The annual cost of chronic pain in the United States is estimated to be more than $635 billion in direct medical costs, lost productivity and disability programs. One in five adults—50 million Americans—report living in chronic pain. The increasing number of patients is leading to a major push to develop non-opioid treatments for chronic pain.
Pinpointing how different emotional states and neural pathways influence our eating behaviours could pave the way for better ways to tackle eating disorders and obesity. Eating disorders such as anorexia and bulimia can have life-threatening consequences. They affect around 20 million people in the European Union, with an estimated cost of €1 trillion per year.
A comprehensive new review of the expanding scope of stimulants available to treat attention deficit hyperactivity disorder (ADHD) serves as a valuable guide to clinicians as they choose from among the many new drug formulations and technologies available to treat this complex disorder. The wide-ranging review is published in the Journal of Child and Adolescent
A new drug that inhibits neonatal seizures in rodent models could open up new avenues for the treatment of epilepsy in human newborns. Researchers have identified that gluconate—a small organic compound found in fruit and honey—acts as an anticonvulsant, inhibiting seizures by targeting the activity of channels that control the flow of chloride ions in
Drugs used to target HER2-positive invasive breast cancer may also be successful in treating women in the first stages of the disease, researchers at The University of Nottingham have discovered. The findings, published in the British Journal of Cancer and led by experts in the University’s School of Medicine, suggest that extending anti-HER2 drugs to
Ask a parent — any parent — how they manage technology and kids’ screen time in their household, and you’ll hear a range of philosophies. And that’s because there’s no one-size-fits-all answer. “It’s easy to focus on the risks and limitations,” Polly Palumbo, psychologist and founder of MommaData, tells SheKnows. In that regard, she says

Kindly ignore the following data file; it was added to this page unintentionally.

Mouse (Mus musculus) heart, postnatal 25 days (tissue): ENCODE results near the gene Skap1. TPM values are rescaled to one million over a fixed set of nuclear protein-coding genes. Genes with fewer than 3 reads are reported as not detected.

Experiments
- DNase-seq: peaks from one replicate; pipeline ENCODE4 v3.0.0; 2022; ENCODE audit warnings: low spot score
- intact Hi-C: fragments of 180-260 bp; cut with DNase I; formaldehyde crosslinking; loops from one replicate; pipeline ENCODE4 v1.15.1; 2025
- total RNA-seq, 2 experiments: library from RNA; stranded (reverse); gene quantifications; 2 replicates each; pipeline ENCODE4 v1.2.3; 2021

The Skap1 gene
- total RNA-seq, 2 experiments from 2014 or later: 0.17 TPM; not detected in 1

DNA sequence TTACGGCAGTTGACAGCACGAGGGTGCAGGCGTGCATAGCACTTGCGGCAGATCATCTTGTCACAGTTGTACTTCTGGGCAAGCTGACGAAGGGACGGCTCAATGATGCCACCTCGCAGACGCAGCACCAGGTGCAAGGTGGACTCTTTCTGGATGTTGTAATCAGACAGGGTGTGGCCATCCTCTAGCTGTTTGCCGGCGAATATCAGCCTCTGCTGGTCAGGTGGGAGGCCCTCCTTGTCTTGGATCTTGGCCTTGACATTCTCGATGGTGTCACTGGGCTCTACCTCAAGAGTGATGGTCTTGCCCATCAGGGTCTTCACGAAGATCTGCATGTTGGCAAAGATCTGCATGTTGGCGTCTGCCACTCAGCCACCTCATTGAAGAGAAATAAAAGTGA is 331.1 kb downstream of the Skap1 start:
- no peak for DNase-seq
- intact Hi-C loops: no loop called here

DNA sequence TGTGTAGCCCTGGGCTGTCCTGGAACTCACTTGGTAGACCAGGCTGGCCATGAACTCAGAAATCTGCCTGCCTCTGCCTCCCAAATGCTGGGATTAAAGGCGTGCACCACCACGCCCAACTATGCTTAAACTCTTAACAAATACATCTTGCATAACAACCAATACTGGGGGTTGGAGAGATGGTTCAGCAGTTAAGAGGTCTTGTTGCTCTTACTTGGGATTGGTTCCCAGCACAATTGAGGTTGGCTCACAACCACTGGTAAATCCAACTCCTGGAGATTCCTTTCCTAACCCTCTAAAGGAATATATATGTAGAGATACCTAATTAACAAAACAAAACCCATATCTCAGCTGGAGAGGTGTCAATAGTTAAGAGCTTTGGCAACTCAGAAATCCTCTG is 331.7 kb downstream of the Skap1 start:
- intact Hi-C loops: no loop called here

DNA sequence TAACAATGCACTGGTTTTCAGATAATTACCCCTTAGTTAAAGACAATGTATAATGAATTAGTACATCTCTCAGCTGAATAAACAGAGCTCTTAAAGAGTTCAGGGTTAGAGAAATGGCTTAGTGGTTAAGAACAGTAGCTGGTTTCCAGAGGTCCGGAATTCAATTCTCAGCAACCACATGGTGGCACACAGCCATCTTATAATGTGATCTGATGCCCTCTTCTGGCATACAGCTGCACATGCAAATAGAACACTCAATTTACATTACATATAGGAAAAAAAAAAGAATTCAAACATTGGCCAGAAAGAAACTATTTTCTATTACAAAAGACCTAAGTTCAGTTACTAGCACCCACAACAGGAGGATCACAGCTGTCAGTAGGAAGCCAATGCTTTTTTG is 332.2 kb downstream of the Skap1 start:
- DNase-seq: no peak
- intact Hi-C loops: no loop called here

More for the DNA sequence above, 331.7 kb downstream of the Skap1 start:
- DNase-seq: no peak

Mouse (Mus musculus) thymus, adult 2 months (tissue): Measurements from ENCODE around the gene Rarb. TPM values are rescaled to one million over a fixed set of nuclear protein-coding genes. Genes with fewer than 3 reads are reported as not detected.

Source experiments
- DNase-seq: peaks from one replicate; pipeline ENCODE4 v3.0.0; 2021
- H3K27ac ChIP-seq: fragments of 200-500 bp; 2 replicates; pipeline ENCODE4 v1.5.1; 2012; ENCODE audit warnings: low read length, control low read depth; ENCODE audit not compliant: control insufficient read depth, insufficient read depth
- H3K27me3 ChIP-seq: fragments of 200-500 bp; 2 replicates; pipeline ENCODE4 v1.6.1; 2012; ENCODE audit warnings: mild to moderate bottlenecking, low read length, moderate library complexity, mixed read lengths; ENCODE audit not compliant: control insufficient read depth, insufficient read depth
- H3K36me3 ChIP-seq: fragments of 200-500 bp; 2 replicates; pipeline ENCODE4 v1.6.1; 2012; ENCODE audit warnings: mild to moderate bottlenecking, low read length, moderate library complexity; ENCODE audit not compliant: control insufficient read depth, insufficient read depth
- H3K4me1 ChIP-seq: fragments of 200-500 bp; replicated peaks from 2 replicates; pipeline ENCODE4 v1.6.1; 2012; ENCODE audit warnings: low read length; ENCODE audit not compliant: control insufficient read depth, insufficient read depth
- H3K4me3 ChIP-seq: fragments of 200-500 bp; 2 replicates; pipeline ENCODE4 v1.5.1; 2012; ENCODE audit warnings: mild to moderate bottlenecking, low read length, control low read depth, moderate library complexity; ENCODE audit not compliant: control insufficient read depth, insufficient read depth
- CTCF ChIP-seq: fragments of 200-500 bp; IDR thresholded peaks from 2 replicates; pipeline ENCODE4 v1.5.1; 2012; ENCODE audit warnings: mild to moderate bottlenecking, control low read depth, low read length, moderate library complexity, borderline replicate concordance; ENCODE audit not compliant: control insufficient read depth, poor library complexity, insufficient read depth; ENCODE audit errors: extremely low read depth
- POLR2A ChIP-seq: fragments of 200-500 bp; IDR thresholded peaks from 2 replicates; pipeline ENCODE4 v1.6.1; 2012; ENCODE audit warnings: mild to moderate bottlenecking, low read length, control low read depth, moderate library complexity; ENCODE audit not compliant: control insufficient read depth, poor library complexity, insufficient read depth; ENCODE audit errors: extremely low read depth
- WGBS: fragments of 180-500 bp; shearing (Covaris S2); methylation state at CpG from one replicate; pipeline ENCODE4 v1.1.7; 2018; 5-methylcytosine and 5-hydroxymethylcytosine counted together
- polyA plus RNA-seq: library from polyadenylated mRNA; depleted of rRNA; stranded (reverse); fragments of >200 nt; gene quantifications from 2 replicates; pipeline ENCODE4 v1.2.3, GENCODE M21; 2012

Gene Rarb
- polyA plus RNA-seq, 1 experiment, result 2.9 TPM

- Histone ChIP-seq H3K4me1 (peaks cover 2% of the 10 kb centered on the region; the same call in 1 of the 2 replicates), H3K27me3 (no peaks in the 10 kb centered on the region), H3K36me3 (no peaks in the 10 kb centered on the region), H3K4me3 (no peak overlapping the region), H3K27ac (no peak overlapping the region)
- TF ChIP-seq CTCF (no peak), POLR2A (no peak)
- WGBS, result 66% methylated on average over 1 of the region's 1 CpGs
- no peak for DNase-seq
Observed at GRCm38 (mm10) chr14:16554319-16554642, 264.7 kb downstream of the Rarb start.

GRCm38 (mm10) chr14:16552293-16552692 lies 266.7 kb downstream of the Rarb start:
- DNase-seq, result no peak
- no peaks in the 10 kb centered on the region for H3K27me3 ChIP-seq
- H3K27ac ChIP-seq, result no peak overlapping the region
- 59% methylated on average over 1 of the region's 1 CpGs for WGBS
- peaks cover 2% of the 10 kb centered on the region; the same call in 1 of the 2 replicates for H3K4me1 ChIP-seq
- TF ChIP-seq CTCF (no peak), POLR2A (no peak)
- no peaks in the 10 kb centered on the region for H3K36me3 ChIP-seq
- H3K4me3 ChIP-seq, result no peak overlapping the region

Diagnosing autism can take half a day or more of clinical observation, and that’s the quick part – often, families wait years just to get to that point. Now, in hopes of speeding things up, Stanford researchers are developing a smartphone app that could drastically reduce the time it takes to get a diagnosis. The
Understanding and mitigating the role of epigenetics (environmental influences that trigger changes in gene expression) in disease development is a major goal of researchers. Now, a newly published paper featured on the March cover of the journal Brain adds significantly to this work by detailing how metabolites can be used to inhibit epigenetic mechanisms and
Controversial electric shock therapy approved on the NHS to treat depression is not safe and should be stopped, leading researcher argues Electroconvulsive or ‘shock’ therapy induces seizures to treat mental illnesses Professor John Read said its use is based on positive studies as old as 30 years It can cause memory loss and has been badly
January 2, 2019—As early as 3 months of age, infants with a severe form of epilepsy called Dravet syndrome start having convulsive seizures, during which their arms and legs jerk repeatedly. As they become toddlers, another type of seizure begins to appear. These seizures do not cause obvious convulsions, but disrupt consciousness and can occur